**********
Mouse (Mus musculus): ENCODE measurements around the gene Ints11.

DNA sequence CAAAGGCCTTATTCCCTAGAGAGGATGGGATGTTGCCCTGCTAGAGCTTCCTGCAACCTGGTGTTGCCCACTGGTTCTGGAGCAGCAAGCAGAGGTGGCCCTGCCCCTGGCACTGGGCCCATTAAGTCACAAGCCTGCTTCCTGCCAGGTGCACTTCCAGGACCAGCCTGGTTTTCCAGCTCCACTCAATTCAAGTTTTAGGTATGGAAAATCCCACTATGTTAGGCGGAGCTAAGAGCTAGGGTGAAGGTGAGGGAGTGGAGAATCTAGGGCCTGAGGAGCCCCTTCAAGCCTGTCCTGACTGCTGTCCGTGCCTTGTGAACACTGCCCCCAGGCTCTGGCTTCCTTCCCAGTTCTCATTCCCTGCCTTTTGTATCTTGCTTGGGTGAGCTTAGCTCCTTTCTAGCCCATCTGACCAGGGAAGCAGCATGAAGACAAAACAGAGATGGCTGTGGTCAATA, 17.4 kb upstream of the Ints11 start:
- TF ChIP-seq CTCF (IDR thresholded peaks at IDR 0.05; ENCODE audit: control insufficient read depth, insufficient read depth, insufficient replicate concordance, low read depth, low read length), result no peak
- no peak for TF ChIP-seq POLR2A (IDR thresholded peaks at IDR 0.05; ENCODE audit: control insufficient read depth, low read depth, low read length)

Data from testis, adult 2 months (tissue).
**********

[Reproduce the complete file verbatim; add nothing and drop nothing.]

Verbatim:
Mouse (Mus musculus): ENCODE measurements around the gene Ints11.

DNA sequence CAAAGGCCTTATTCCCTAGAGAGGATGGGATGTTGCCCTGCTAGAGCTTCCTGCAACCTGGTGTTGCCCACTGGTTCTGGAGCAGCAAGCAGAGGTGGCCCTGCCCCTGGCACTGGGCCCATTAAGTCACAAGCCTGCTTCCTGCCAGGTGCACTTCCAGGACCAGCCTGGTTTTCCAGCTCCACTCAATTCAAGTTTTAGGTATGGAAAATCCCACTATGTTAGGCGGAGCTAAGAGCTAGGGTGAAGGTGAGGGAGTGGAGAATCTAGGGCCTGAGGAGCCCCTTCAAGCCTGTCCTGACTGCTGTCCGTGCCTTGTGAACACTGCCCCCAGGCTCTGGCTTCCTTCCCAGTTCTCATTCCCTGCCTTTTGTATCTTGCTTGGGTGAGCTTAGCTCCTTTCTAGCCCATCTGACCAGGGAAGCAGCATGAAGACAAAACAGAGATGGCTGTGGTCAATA, 17.4 kb upstream of the Ints11 start:
- TF ChIP-seq CTCF (IDR thresholded peaks at IDR 0.05; ENCODE audit: control insufficient read depth, insufficient read depth, insufficient replicate concordance, low read depth, low read length), result no peak
- no peak for TF ChIP-seq POLR2A (IDR thresholded peaks at IDR 0.05; ENCODE audit: control insufficient read depth, low read depth, low read length)

Data from testis, adult 2 months (tissue).